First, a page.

Season's Greetings: Facts

Key Facts relating to Alan Ayckbourn's Season's Greetings.
  • Season's Greetings is Alan Ayckbourn's 26th play.
  • The world premiere was held at the Stephen Joseph Theatre In The Round, Scarborough, on 25 September, 1980.
  • The London premiere was held at The Round House on 13 October 1980. Although this is officially regarded as the London premiere of the play, the 1982 Greenwich Theatre production, which opened on 28 January 1982 and later transferred to the West End, is sometimes incorrectly identified as the London premiere.
  • The production at The Round House marked the first time Alan had directed one of his plays in-the-round in London and the first time the original Scarborough company of an Ayckbourn play performed in London.
  • Season's Greetings was not actually the play Alan Ayckbourn intended to write. His new play was announced as the thriller Sight Unseen in 1980, however when Alan could not write it, he took several of the character names, the hallway setting and the Christmas period and then wrote an entirely new play called Season's Greetings in its place.
  • Season's Greetings was originally promoted as Alan Ayckbourn's 25th play and the world premiere production featured a programme with a silver cover to mark this. It is actually his 26th full length play though, as when first produced in 1980, Alan did not include Jeeves in his official play canon.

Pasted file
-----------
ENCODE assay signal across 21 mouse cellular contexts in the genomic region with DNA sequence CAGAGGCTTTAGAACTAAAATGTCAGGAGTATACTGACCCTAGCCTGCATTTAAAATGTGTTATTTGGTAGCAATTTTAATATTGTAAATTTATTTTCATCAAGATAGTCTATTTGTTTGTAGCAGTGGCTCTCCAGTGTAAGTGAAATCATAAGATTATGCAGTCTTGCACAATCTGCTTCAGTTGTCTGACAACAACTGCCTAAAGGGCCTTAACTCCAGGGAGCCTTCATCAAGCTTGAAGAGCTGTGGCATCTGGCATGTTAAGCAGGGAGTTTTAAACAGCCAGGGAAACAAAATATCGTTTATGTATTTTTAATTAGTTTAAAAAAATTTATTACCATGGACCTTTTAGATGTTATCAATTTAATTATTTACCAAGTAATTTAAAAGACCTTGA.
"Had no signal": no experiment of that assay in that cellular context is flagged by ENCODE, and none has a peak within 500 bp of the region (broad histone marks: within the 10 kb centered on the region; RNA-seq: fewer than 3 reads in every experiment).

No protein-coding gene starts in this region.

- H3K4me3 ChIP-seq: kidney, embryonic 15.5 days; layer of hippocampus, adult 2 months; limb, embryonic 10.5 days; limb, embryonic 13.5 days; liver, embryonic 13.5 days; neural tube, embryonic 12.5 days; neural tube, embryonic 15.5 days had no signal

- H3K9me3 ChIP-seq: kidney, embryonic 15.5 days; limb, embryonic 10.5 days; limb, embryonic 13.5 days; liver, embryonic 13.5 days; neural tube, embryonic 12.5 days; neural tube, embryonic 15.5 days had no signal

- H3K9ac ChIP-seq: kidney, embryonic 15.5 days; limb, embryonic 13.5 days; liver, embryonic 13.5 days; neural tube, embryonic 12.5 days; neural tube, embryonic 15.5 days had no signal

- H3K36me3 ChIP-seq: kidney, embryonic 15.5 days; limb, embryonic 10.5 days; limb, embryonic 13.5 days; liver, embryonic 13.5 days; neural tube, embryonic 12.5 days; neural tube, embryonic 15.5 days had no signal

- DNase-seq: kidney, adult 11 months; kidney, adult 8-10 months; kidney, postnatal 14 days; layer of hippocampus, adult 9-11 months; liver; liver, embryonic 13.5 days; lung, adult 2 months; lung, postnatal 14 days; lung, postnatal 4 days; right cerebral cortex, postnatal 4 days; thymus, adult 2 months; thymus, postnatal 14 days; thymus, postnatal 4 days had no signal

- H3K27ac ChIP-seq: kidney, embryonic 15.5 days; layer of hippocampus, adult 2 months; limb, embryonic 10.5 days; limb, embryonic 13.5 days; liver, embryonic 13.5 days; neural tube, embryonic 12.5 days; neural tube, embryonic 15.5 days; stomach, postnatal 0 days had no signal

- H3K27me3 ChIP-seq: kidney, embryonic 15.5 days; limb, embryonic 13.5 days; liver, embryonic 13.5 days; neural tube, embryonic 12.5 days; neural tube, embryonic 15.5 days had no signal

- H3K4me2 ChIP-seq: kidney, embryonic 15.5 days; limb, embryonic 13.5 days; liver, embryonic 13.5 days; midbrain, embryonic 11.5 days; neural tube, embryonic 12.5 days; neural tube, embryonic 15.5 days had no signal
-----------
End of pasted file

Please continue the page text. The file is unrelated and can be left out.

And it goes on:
• It is the first Ayckbourn play in which a character is shot - and if the inept character Doctor Longstaff had his way, it would be the first Ayckbourn play in which someone was murdered!
  • Season's Greetings has been adapted for the radio twice by the BBC and also for television; the television adaptation is regarded as one of the best screen adaptations of Alan Ayckbourn's plays and is recognised by the British Film Institute as a significant example of the 'television play.'
  • It was the first Ayckbourn play to be published as an ebook when Faber published it in 2010 to tie in with the National Theatre's revival of the play.
  • Alarmingly, Alan Ayckbourn has noted the play draws on his own experiences of Christmas including his attempt to once stage a puppet-show for his children!
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